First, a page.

No one "ends up in McDonalds" due to possessing a psychology degree, that's nonsense. It demonstrates an ignorance of the huge scale of roles that psychology permeates to utter such rubbish.

I have worked with pyschologists within the looked after children, education, youth offending and court service sectors. I have earned good money delivering cognitive behavioural therapy development programmes before even fully appreciating what the basis of the approach was. I have returned to study psychology as a mature student because it has been the common thread throughout a 20 year career in the fore-mentioned fields, up to consultant level.

I have said it on previous threads on the subject, do not limit employment searches in the field of psychology to those with psychology in the title. Particularly in your case where you interest lies in forensic psychology, there are plenty of progressive roles within secure settings and criminal justice sectors where a pyschology degree is sought after and the rewards, in terms of salary, are generous.

Get some work experience to decide the sector that pulls you the most and go for it!
No it doesn't, psychology is on its way out, trust me. Actuarial prediction tells us that a lay member delivering therapy is as efficient as a qualified psychologist and I am a qualified one.
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CCC75
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(Original post by JamesManc)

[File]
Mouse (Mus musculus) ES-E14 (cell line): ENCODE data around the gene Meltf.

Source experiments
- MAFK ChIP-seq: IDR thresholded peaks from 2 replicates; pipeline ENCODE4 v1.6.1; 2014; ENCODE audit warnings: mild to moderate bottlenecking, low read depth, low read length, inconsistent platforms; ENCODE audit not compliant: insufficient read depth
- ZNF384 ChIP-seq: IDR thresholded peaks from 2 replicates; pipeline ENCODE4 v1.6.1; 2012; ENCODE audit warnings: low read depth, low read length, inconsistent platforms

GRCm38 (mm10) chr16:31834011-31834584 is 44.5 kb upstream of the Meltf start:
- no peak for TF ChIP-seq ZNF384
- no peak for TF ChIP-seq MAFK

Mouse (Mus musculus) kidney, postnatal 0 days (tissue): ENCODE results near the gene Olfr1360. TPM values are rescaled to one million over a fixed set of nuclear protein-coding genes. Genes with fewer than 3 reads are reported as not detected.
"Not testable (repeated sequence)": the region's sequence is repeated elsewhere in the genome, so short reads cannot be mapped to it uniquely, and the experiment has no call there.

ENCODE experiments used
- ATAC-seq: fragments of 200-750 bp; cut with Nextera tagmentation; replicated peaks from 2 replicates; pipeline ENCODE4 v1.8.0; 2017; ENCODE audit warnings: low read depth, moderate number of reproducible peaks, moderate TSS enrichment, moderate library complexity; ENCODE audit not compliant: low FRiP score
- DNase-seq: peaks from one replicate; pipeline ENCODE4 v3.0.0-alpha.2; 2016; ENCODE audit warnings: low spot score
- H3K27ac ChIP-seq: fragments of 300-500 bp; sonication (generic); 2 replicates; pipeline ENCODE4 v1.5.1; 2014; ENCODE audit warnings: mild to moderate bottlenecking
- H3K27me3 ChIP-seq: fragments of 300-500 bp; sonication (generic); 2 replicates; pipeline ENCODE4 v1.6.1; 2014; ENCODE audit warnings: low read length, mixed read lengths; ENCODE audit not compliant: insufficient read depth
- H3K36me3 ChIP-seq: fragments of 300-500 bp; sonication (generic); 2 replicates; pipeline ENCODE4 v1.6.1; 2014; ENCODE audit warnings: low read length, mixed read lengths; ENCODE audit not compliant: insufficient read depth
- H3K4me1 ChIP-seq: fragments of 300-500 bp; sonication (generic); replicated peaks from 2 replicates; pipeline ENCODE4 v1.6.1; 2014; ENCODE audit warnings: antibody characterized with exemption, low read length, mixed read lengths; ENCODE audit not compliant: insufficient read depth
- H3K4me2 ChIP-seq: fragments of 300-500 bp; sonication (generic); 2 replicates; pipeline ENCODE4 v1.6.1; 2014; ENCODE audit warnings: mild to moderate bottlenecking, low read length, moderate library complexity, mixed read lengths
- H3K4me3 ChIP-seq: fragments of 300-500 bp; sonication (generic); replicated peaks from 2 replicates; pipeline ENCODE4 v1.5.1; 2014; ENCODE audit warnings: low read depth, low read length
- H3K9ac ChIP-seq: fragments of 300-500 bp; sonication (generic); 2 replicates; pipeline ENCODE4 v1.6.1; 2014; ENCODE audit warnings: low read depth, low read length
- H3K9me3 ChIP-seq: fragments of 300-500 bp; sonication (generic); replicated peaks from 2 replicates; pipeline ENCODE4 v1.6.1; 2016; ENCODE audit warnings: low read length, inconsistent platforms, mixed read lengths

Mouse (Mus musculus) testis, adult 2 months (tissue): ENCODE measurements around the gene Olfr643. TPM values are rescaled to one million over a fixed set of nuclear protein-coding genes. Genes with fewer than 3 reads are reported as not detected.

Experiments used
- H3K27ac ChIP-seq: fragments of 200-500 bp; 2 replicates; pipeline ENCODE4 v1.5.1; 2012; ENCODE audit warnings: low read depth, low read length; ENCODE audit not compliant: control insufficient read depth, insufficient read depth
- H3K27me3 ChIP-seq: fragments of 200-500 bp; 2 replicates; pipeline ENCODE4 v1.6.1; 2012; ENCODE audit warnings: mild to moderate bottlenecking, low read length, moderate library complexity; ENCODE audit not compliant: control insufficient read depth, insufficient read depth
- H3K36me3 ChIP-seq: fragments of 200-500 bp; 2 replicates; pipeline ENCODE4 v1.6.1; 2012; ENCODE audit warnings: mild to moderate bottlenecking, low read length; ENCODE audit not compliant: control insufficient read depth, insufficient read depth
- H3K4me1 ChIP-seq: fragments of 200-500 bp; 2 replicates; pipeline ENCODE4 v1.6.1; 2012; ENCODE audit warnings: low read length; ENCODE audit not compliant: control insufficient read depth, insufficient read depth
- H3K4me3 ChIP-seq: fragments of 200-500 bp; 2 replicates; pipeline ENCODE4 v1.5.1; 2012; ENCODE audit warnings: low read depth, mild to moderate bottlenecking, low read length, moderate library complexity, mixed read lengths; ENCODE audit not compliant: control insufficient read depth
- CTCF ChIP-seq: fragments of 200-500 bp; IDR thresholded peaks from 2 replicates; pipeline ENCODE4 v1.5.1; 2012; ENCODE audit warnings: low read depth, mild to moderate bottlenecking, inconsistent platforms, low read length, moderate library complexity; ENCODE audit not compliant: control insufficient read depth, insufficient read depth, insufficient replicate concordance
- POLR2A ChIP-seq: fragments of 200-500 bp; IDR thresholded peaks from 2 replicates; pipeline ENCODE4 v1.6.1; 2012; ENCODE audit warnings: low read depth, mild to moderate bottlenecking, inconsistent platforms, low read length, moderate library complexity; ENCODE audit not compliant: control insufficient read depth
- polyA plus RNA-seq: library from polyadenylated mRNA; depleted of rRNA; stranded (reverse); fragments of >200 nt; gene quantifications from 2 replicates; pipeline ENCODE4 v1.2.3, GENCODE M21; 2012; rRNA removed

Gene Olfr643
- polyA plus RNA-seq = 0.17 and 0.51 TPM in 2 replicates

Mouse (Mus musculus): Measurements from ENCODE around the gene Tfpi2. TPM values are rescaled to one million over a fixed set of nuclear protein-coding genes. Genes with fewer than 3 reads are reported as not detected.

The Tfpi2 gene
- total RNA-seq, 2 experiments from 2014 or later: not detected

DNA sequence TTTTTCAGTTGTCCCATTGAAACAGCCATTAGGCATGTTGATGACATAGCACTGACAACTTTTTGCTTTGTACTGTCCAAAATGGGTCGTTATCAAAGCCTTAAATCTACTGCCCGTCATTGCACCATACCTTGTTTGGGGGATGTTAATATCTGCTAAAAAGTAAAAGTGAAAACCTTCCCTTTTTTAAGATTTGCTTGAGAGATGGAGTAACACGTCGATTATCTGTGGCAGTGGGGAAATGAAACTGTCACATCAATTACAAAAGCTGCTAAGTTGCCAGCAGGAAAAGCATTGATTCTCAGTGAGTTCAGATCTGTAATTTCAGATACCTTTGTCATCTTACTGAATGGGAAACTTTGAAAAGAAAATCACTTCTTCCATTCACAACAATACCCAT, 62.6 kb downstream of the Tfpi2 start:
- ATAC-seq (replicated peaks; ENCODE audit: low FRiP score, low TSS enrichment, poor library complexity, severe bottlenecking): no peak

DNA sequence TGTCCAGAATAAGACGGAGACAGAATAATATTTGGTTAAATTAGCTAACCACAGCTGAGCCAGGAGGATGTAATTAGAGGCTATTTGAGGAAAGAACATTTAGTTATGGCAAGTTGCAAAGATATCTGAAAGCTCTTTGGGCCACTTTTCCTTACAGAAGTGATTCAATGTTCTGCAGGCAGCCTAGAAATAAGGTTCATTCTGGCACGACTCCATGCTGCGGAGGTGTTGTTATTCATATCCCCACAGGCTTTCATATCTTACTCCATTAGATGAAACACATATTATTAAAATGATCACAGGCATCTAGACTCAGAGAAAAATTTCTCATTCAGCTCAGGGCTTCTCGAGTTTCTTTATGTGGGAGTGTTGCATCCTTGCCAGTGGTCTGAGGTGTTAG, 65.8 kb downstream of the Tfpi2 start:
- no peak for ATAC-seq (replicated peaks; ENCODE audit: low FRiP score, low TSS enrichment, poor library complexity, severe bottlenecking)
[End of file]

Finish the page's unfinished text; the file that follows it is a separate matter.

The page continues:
No it doesn't, psychology is on its way out, trust me. Actuarial prediction tells us that a lay member delivering therapy is as efficient as a qualified psychologist and I am a qualified one.
And having a degree in psychology will prevent you gaining senior/leadership roles in these positions? Clinical psychology and expert court witness role requirements are being reduced to lay person, unqualified applicants? A few links to support that claim please.

If you are struggling to gain positions after graduating that is most likely because of neglecting to gain at least a little relevant experience alongside your degree. Not an indication that the whole sector is 'on its way out'.
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Dr.Psych
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(Original post by JamesManc)
No it doesn't, psychology is on its way out, trust me. Actuarial prediction tells us that a lay member delivering therapy is as efficient as a qualified psychologist and I am a qualified one.
I'm sorry, but that is just not true. Some recent research shows that Psychiatrists, Psychologists and Nurses delivering a manualised therapy with a very specific client group (usually samples of individuals who have been screened to the point that they don't actually represent the complexity seen in everyday practice settings like the NHS, private practice or forensic settings) get the same outcomes, yes. However, research also shows that if you adhere to a manualised approach, and don't have the expertise the realise when that isn't working for the client, then you actually achieve worse outcomes.

Yes, the NHS and government in general is moving toward employing cheaper alternatives, but that's happening all over, not just in Psychology. At the end of the day, the public and medical practitioners consistently state that they want to have Psychologists leading on psychological interventions, not nurses or counsellors; and IMHO there are very good, solid reasons for that, chief among which is that we're the most highly trained of those groups.